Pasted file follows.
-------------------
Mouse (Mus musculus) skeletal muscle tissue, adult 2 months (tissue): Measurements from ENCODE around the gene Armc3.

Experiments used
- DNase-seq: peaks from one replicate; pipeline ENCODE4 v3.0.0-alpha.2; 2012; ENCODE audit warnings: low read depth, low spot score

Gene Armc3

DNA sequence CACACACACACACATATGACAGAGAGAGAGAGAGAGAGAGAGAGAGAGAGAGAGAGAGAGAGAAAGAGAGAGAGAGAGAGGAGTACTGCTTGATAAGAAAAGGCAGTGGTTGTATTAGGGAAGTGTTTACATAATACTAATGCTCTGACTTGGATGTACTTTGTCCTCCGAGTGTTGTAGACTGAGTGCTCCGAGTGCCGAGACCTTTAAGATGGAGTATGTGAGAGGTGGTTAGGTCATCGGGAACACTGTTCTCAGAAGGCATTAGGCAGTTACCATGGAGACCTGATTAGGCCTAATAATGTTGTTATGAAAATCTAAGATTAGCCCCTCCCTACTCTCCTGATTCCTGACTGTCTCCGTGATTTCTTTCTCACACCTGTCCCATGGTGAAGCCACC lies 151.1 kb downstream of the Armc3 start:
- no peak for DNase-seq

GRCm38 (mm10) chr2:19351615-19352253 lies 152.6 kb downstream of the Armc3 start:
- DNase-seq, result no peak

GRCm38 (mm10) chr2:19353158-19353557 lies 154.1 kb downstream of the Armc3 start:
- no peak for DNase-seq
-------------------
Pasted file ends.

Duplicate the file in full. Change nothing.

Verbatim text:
Mouse (Mus musculus) skeletal muscle tissue, adult 2 months (tissue): Measurements from ENCODE around the gene Armc3.

Experiments used
- DNase-seq: peaks from one replicate; pipeline ENCODE4 v3.0.0-alpha.2; 2012; ENCODE audit warnings: low read depth, low spot score

Gene Armc3

DNA sequence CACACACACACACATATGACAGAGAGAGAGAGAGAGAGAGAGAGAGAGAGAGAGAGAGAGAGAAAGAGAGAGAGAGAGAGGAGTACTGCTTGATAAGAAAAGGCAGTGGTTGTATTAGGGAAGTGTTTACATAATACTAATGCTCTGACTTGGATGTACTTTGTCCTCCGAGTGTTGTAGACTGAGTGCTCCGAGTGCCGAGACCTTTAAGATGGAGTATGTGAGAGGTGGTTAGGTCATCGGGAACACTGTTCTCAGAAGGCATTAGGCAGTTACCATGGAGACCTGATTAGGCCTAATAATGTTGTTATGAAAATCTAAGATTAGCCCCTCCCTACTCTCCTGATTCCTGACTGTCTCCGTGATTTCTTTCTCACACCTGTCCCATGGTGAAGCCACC lies 151.1 kb downstream of the Armc3 start:
- no peak for DNase-seq

GRCm38 (mm10) chr2:19351615-19352253 lies 152.6 kb downstream of the Armc3 start:
- DNase-seq, result no peak

GRCm38 (mm10) chr2:19353158-19353557 lies 154.1 kb downstream of the Armc3 start:
- no peak for DNase-seq